We live in an age of data privacy. The massive European privacy law known as GDPR created a new standard for data handling in the EU. In the U.S., California will be implementing data privacy regulation in 2020 and there has been talk of the United States passing some kind of federal data privacy law in the future.
For email marketing professionals the writing is on the wall: the time to get in line with these new privacy regulations is now. Even businesses that don’t do business in Europe and haven’t had to worry about GDPR yet will certainly be effected by California’s new law—once the nation’s most populous state imposes such regulations others likely aren’t far behind.
So what steps do you need to take? Marketers who use email marketing as part of their lead nurturing efforts can focus on a few key areas to make sure they are compliant with data privacy regulations from Frankfurt to San Francisco.
Confirm Proof of Consent
A significant impact of GDPR is that it requires companies to get consent from anyone receiving their emails—which is generally just a good practice anyway. If you already have significant mailing lists you’ll be fine as long as you have records that prove that those on your list opted in by checking a box or agreeing to terms and conditions at some point.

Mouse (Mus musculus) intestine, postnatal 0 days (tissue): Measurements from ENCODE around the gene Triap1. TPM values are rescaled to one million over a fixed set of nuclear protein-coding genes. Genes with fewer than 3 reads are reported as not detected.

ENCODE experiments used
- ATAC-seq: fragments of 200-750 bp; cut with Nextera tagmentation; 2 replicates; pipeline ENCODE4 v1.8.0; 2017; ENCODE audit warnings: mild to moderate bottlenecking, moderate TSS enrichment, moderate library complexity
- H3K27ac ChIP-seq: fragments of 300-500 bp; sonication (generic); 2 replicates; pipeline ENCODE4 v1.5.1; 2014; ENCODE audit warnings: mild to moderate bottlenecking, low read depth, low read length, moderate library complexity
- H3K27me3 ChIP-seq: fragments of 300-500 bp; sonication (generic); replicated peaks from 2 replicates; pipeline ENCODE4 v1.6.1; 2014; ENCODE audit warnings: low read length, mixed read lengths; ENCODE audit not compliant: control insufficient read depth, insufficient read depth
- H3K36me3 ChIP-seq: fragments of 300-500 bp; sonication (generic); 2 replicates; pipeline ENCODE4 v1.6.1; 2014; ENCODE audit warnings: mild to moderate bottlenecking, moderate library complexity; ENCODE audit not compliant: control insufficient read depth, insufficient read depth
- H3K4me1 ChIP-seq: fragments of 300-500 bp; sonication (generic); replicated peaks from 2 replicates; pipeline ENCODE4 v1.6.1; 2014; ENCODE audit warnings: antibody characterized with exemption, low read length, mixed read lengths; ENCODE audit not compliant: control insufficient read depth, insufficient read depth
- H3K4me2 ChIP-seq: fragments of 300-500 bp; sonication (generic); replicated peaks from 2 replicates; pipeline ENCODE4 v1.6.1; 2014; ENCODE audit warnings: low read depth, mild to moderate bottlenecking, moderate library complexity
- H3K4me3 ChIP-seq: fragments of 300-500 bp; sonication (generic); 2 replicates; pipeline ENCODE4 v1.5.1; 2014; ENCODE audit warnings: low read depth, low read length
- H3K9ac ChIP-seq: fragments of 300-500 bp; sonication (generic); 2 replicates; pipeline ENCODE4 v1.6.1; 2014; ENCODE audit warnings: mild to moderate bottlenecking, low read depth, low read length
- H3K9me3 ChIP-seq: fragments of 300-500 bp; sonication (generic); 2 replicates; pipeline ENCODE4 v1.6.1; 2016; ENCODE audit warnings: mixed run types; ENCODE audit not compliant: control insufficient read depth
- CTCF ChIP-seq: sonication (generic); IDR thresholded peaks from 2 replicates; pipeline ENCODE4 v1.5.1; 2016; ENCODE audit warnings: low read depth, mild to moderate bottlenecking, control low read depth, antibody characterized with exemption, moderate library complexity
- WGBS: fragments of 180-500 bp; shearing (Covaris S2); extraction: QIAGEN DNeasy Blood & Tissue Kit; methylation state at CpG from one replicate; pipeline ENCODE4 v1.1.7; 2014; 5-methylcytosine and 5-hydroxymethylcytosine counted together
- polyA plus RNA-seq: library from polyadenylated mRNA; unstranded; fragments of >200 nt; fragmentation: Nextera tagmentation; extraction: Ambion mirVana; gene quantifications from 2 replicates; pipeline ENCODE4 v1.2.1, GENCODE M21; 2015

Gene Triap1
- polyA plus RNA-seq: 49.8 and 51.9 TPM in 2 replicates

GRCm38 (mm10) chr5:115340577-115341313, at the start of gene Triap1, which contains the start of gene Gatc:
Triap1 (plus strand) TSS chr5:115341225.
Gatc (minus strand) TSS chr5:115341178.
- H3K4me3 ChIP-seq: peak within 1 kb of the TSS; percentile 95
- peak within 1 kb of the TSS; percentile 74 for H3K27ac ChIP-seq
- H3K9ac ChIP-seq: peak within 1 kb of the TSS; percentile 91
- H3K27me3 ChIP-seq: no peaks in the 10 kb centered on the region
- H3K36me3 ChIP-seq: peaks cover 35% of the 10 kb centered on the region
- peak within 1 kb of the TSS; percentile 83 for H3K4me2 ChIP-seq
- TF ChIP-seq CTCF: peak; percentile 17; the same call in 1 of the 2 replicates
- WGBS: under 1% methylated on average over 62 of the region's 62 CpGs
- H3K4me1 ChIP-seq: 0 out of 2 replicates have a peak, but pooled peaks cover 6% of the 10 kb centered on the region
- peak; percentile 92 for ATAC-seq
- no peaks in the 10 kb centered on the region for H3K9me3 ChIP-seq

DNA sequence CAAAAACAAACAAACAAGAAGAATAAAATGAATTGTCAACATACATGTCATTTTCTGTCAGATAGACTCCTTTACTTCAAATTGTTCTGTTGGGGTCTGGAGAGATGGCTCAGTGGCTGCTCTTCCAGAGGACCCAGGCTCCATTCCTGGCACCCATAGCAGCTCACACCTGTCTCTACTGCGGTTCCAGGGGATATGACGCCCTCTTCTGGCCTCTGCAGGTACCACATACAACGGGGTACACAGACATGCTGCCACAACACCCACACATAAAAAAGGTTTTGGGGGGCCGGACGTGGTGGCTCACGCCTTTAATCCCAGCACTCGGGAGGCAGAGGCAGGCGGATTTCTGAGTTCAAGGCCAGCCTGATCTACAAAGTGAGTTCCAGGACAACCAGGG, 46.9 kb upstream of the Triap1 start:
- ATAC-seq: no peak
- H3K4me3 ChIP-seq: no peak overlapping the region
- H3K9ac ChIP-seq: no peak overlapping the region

If you aren’t able to show that proof, you may need to send out a re-engagement email so that your subscribers can reconfirm consent.
Remember: Emails are Personal Data
GDPR and other privacy laws are all about safeguarding personal data. It’s worth remembering, then, that emails are considered personal data. Treat emails with the same level of respect and security you might treat someone’s home address or social security number—don’t be careless with how subscriber emails are stored and definitely do not pass along emails to third parties without subscriber consent.
“Double Opt-In” is Not Necessary—But It’s Not a Bad Idea Either
There are some who have falsely warned that these privacy laws will require all companies to get a “double opt-in” from would-be subscribers, meaning that people would have to confirm email acceptance twice. This is not true: current privacy laws require that you only collect consent once (and have proof of this).
Still, though, if you want to build an especially strong and engaging email list then getting subscribers to “double opt-in” will ensure that everyone in your email list is enthusiastic about your content and will likely engage more.
Always Communicate How Data Will Be Processed
A key element of GDPR and other laws is transparency over how data is used. As a result, you’ll want to make sure that all your future plans for marketing and email marketing involve clearly communicating what you intend to do once subscribers opt-in to your emails. All it takes is a quick sentence or two describing what kind of information or offers they’ll receive once they sign up to join your list.
The Buck Stops with You
Most important to note in the Age of Data Privacy—your business is responsible for following the letter of the law. Don’t think that you can pass off data security or privacy concerns to email service providers or other third parties. If you want to avoid warnings or fines, it’s smart to know exactly which data privacy laws could affect your business.